|Year : 2012 | Volume
| Issue : 6 | Page : 803-805
Novel lymphoblastoid cell lines from primary neoplasms of the upper aero-digestive tract
Sanjay Katiyar, Sneha Balani, Virendra Singh
Department of Zoology, University of Delhi, Chaatra Marg, Delhi 110 007, India
|Date of Web Publication||23-Jul-2012|
Department of Zoology, University of Delhi, Chaatra Marg, Delhi 110 007
Source of Support: None, Conflict of Interest: None
|How to cite this article:|
Katiyar S, Balani S, Singh V. Novel lymphoblastoid cell lines from primary neoplasms of the upper aero-digestive tract. Indian J Med Res 2012;135:803-5
|How to cite this URL:|
Katiyar S, Balani S, Singh V. Novel lymphoblastoid cell lines from primary neoplasms of the upper aero-digestive tract. Indian J Med Res [serial online] 2012 [cited 2020 Jul 8];135:803-5. Available from: http://www.ijmr.org.in/text.asp?2012/135/6/803/98868
A cell line is a permanently established cell culture that will proliferate indefinitely when provided with appropriate nutrients and space. For decades, immortal human cancer cell lines have served as easily accessible, in vitro biological models that were used to unveil novel signalling pathways in cancer and for investigating the efficacy of various anti-cancer agents. A large bank of well characterized cell lines is required to reflect the diversity of tumour phenotypes and provide adequate models for studying tumour heterogeneity.
The quest for establishing the cell lines began in 1951 at John Hopkins University, USA, when Gey et al established the first continuously growing human cell line (HeLa) from carcinoma of the human uterine cervix. The HeLa cell line and most other human cell lines that were subsequently established from various solid tumours adhered to the culture vessel and grew as monolayers. In 1963, Pulvertaft  at the University of Ibadan, Nigeria, established the first continuous human hematopoietic cell lines derived from Burkitt's lymphoma patients that grew in suspension cultures in the nutrient medium.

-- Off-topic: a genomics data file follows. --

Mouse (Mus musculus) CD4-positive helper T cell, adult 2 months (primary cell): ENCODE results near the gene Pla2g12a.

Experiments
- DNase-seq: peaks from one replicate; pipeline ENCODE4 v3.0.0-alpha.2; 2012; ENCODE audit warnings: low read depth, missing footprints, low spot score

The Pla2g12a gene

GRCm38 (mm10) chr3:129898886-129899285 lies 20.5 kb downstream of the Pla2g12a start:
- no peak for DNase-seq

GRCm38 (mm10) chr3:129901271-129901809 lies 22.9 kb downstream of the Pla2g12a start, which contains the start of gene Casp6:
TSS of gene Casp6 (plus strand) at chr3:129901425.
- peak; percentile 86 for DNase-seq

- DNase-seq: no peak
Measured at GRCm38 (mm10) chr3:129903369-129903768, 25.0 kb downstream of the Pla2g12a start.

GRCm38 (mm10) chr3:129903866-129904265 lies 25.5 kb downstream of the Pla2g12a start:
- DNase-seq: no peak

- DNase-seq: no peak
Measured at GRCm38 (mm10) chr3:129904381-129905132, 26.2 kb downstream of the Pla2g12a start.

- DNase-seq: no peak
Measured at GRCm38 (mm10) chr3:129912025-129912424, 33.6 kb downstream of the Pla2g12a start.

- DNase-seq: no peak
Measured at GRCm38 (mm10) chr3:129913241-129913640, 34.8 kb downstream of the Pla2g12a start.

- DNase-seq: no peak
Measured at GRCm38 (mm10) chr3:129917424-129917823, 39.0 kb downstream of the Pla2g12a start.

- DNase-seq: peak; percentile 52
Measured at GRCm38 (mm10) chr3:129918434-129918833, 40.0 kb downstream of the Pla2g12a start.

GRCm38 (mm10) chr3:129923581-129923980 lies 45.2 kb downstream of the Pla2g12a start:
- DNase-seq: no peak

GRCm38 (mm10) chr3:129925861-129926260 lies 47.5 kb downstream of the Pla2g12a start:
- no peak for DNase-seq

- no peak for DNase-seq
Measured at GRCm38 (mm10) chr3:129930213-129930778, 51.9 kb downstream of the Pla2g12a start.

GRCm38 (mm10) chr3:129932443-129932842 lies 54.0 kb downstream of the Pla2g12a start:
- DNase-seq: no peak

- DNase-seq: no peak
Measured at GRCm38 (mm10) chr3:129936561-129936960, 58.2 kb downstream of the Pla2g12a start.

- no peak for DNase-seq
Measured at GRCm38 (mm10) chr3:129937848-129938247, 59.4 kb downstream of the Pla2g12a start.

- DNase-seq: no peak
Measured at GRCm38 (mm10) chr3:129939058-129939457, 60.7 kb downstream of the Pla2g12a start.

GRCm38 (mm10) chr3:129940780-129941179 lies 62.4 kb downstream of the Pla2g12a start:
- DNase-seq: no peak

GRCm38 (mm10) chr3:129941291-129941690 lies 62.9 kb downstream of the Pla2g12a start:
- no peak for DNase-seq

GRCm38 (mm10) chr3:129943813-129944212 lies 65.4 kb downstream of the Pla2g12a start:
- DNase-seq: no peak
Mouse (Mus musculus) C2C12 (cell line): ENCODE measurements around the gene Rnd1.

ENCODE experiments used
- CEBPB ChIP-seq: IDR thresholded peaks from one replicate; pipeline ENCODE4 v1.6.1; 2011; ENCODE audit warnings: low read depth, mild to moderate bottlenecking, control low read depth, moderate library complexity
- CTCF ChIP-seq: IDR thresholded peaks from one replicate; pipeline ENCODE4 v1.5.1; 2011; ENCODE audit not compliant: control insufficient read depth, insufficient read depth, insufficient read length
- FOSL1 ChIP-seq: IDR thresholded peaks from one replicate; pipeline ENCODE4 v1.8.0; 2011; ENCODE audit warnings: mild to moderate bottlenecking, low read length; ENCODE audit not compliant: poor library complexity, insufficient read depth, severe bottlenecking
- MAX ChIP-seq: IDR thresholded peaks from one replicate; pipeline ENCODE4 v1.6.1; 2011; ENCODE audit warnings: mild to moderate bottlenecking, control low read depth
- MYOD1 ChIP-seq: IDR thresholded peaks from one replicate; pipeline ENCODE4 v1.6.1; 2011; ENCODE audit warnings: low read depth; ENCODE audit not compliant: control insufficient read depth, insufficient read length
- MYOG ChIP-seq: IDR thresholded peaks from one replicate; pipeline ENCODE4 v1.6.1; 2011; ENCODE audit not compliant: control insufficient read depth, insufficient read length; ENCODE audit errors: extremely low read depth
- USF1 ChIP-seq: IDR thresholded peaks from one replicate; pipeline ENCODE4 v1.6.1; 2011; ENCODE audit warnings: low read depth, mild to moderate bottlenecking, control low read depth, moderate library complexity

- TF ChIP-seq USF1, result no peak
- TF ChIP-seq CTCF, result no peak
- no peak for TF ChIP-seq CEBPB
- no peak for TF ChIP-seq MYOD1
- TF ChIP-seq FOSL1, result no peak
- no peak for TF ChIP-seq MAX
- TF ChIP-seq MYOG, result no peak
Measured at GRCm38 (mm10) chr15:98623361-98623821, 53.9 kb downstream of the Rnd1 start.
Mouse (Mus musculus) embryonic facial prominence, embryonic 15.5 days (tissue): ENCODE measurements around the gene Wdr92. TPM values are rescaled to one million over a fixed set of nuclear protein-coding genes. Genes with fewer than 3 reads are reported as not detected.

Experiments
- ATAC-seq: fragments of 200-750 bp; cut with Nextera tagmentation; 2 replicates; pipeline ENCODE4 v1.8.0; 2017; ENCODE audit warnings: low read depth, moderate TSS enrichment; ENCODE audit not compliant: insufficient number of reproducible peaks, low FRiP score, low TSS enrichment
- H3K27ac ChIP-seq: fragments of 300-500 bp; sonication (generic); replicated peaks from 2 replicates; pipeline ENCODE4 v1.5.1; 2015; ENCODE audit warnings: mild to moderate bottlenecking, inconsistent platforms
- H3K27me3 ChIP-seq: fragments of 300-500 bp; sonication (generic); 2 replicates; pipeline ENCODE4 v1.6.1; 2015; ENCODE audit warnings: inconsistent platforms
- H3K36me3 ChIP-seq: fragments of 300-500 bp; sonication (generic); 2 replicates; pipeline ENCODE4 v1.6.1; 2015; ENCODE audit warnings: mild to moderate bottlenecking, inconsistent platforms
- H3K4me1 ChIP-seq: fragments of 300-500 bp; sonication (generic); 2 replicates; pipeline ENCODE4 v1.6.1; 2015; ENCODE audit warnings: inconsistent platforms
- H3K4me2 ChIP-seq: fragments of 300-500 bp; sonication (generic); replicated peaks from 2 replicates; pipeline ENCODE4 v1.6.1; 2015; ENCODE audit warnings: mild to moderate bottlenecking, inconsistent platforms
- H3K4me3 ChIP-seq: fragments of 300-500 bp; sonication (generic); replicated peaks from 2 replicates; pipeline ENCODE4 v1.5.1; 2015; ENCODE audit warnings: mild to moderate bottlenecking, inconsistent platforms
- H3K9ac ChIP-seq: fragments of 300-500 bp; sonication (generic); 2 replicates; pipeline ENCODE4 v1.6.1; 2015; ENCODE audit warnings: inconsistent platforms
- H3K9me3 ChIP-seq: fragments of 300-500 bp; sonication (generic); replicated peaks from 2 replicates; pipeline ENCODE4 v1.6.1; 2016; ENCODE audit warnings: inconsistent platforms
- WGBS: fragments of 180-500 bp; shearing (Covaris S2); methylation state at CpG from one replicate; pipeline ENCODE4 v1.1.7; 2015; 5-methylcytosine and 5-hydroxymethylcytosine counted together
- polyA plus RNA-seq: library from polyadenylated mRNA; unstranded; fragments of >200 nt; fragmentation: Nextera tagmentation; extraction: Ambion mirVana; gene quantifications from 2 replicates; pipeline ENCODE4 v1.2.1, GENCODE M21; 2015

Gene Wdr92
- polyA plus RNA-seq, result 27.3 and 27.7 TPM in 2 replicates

Electron microscopic examination of these and subsequent Burkitt's lymphoma derived cell lines led to the identification of herpes-type virus particles, that were later designated as Epstein-Barr virus (EBV)  . The first leukaemia-derived cell line RPMI 6410, established from a patient with acute myeloid leukaemia also contained similar herpes-type virus particles in the cells, however, it was later shown that the cell line was derived by the spontaneous immortalization of normal bystander B-cells by EBV infection and not from the leukaemia cells  .
Hundreds of lymphoblastoid cell lines (LCLs) had been derived from the peripheral blood of patients with leukaemias, lymphomas, other malignant tumours and even from many healthy individuals, however, EBV was detected in every cell line irrespective of the blood donor's health status. Thereafter, LCLs have been generated by transformation of the B-lymphocyte component of the peripheral blood lymphocyte population by EBV. This method has been used successfully for over two decades. The ease of maintenance and a somatic mutation rate of 0.3 per cent make lymphoblastoid cells the preferred choice of storage of patient's genetic material. The effect of LCLs generation process on genome level was first examined by Simon-Sanchez et al where they had analysed 408,804 SNPs in 276 DNA samples extracted from EBV immortalized LCLs. It was observed that 9.5 per cent of DNA samples displayed extended homozygosity and 340 structural alterations were observed in 66.9 per cent samples. When similar analyses were performed on DNA extracted from blood of 30 subjects, they observed all instances of extended homozygosity, 75 per cent of structural genomic alterations <5 Mb in size while 13 per cent were >5 Mb in size. It is, therefore, concluded that structural genomic variations are common in the general population. Although a proportion of this variability might be caused or its relative abundance altered by LCLs creation process, this could have a minor effect on genotype frequencies  .